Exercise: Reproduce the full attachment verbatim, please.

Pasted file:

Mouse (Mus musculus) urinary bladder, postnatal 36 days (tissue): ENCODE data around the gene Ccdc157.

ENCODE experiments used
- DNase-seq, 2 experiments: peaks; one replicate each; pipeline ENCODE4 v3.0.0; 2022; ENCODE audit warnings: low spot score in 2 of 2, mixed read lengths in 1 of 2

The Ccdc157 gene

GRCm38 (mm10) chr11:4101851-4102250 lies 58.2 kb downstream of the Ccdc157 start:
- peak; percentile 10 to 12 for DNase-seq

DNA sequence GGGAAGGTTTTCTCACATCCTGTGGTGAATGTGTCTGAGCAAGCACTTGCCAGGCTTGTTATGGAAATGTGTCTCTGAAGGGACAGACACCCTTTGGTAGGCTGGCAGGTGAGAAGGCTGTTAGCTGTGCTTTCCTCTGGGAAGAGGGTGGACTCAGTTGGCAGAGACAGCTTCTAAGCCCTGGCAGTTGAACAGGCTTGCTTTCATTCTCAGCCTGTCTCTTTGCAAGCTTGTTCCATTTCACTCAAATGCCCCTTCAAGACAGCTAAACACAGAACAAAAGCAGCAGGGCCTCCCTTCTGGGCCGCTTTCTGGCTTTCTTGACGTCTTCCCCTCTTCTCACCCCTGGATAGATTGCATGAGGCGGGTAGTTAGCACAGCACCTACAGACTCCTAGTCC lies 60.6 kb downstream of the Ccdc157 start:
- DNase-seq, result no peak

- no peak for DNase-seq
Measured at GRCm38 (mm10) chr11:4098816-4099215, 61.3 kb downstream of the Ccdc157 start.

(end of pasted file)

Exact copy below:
Mouse (Mus musculus) urinary bladder, postnatal 36 days (tissue): ENCODE data around the gene Ccdc157.

ENCODE experiments used
- DNase-seq, 2 experiments: peaks; one replicate each; pipeline ENCODE4 v3.0.0; 2022; ENCODE audit warnings: low spot score in 2 of 2, mixed read lengths in 1 of 2

The Ccdc157 gene

GRCm38 (mm10) chr11:4101851-4102250 lies 58.2 kb downstream of the Ccdc157 start:
- peak; percentile 10 to 12 for DNase-seq

DNA sequence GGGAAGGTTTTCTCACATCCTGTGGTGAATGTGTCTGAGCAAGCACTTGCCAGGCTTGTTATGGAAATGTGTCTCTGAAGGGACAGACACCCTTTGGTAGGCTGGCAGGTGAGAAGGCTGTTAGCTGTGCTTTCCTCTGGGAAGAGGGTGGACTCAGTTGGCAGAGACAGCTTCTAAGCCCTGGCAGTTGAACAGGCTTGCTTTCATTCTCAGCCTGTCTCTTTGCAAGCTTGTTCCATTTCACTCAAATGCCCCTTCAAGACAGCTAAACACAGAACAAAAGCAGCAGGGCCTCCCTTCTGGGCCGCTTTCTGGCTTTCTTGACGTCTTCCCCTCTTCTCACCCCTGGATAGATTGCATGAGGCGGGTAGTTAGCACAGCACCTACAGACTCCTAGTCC lies 60.6 kb downstream of the Ccdc157 start:
- DNase-seq, result no peak

- no peak for DNase-seq
Measured at GRCm38 (mm10) chr11:4098816-4099215, 61.3 kb downstream of the Ccdc157 start.